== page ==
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Gene-expression patterns in peripheral blood classify familial breast cancer susceptibility

  • Stephen R. Piccolo1, 2, 3,
  • Irene L. Andrulis4,
  • Adam L. Cohen5, 6,
  • Thomas Conner5,
  • Philip J. Moos1,
  • Avrum E. Spira2,
  • Saundra S. Buys5, 6,
  • W. Evan Johnson2, 7Email author and
  • Andrea H. Bild1, 7Email author
BMC Medical Genomics20158:72

https://doi.org/10.1186/s12920-015-0145-6

Received: 14 May 2015

Accepted: 21 October 2015

Published: 4 November 2015

Abstract

Background

Women with a family history of breast cancer face considerable uncertainty about whether to pursue standard screening, intensive screening, or prophylactic surgery. Accurate and individualized risk-estimation approaches may help these women make more informed decisions. Although highly penetrant genetic variants have been associated with familial breast cancer (FBC) risk, many individuals do not carry these variants, and many carriers never develop breast cancer. Common risk variants have a relatively modest effect on risk and show limited potential for predicting FBC development. As an alternative, we hypothesized that additional genomic data types, such as gene-expression levels, which can reflect genetic and epigenetic variation, could contribute to classifying a person’s risk status. Specifically, we aimed to identify common patterns in gene-expression levels across individuals who develop FBC.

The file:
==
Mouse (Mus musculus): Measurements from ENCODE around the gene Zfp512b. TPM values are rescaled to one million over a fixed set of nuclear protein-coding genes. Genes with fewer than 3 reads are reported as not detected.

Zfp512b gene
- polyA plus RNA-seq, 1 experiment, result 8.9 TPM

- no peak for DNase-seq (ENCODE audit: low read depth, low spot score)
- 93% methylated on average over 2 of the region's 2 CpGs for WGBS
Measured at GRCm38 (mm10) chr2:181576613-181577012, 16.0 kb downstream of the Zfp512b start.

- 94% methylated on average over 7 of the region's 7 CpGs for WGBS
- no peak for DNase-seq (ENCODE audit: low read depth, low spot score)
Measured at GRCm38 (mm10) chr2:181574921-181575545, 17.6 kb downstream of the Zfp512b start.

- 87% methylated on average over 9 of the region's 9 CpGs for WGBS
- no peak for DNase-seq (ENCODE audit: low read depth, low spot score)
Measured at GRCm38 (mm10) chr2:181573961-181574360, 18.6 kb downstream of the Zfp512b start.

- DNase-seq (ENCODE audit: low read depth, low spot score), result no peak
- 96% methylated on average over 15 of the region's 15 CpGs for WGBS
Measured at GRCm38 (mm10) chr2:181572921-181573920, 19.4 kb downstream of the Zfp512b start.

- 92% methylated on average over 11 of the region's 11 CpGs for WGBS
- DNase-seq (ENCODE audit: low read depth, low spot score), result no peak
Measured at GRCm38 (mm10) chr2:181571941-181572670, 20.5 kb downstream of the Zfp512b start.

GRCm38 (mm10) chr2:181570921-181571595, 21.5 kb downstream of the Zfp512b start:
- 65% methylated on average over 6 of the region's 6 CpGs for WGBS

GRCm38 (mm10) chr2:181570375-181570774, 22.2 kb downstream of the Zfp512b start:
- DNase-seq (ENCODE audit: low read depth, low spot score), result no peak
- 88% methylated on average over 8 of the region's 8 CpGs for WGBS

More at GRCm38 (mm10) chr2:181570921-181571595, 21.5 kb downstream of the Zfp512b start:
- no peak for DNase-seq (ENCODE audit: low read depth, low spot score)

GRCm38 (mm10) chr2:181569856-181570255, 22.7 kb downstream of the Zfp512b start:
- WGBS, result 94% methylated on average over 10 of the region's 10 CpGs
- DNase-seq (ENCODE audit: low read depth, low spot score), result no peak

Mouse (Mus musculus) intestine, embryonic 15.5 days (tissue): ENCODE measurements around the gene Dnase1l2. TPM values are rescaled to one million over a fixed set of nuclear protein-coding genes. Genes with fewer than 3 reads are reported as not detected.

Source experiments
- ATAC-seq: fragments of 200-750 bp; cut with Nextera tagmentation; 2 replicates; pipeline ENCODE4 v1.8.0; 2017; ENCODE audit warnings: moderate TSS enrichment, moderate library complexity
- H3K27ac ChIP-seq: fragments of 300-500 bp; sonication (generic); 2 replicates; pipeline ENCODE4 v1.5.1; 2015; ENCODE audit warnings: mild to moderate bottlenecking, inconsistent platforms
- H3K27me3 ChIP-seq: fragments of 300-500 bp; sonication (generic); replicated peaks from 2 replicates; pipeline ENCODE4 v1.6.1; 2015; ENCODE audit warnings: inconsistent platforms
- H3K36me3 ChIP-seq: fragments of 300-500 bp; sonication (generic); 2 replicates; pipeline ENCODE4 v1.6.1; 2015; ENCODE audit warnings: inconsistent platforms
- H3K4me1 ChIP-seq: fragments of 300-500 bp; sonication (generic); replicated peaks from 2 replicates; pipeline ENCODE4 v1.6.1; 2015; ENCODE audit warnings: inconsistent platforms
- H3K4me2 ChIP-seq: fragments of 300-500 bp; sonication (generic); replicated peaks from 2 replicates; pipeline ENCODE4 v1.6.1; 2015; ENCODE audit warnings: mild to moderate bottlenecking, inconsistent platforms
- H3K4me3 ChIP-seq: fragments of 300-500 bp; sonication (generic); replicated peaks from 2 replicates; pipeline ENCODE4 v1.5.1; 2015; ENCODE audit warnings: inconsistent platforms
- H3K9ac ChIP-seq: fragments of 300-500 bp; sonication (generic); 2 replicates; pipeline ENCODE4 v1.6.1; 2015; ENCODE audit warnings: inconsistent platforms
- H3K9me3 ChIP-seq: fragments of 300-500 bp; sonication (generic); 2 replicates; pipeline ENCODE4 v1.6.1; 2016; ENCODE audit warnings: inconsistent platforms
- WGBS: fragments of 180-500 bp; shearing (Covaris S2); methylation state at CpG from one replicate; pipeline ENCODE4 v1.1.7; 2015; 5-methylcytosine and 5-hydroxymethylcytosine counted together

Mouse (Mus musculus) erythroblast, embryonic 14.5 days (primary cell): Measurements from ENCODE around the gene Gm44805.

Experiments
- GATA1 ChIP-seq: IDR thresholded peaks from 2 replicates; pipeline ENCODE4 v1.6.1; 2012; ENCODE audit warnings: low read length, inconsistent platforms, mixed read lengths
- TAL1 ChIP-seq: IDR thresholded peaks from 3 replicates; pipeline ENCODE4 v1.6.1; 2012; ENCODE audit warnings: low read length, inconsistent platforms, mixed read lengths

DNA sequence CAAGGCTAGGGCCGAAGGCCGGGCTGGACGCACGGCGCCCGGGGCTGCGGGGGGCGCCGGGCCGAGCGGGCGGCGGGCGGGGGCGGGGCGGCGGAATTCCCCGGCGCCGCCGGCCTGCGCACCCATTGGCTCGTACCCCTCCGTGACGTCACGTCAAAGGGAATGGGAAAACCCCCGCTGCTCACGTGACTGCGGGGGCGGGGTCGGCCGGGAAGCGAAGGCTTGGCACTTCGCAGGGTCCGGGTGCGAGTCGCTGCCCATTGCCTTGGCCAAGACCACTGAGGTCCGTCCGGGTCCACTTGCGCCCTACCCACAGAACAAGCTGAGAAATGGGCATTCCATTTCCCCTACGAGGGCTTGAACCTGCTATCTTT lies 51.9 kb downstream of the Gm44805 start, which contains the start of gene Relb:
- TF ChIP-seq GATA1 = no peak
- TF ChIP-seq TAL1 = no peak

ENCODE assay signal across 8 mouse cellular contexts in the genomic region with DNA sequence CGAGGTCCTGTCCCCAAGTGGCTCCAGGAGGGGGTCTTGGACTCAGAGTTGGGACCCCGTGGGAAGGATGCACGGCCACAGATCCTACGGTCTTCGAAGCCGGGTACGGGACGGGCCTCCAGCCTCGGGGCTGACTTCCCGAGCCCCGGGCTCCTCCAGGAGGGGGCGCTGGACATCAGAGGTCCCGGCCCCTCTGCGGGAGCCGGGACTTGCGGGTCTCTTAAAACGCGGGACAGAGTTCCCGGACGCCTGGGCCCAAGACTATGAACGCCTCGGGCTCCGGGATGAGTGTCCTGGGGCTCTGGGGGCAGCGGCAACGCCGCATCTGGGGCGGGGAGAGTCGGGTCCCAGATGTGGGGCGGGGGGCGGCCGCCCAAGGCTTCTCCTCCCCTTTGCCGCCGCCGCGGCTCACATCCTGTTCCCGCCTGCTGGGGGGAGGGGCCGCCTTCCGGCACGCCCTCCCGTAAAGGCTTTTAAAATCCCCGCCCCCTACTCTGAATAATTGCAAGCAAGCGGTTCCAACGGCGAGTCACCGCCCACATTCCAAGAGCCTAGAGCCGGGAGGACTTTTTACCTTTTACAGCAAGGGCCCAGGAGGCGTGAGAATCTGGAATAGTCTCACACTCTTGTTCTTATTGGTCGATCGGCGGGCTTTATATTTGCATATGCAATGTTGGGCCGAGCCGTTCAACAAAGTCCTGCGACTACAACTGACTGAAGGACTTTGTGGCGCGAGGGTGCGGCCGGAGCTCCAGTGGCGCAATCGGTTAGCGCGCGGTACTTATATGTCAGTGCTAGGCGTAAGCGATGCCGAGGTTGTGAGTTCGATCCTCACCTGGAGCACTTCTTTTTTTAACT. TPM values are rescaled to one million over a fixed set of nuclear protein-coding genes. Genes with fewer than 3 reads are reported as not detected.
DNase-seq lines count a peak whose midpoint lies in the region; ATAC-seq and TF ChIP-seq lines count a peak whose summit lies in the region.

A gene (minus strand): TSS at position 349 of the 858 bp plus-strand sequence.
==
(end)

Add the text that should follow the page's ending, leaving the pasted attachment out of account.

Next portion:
Methods

We profiled peripheral blood mononuclear cells from women with a family history of breast cancer (with or without a germline BRCA1/2 variant) and from controls. We used the support vector machines algorithm to differentiate between patients who developed FBC and those who did not. Our study used two independent datasets, a training set of 124 women from Utah (USA) and an external validation (test) set from Ontario (Canada) of 73 women (197 total). We controlled for expression variation associated with clinical, demographic, and treatment variables as well as lymphocyte markers.

Results

Our multigene biomarker provided accurate, individual-level estimates of FBC occurrence for the Utah cohort (AUC = 0.76 [0.67-84]) . Even at their lower confidence bounds, these accuracy estimates meet or exceed estimates from alternative approaches. Our Ontario cohort resulted in similarly high levels of accuracy (AUC = 0.73 [0.59-0.86]), thus providing external validation of our findings. Individuals deemed to have “high” risk by our model would have an estimated 2.4 times greater odds of developing familial breast cancer than individuals deemed to have “low” risk.

Conclusions

Together, these findings suggest that gene-expression levels in peripheral blood cells reflect genomic variation associated with breast cancer risk and that such data have potential to be used as a non-invasive biomarker for familial breast cancer risk.

Keywords

Breast cancer Disease risk Biomarker

Background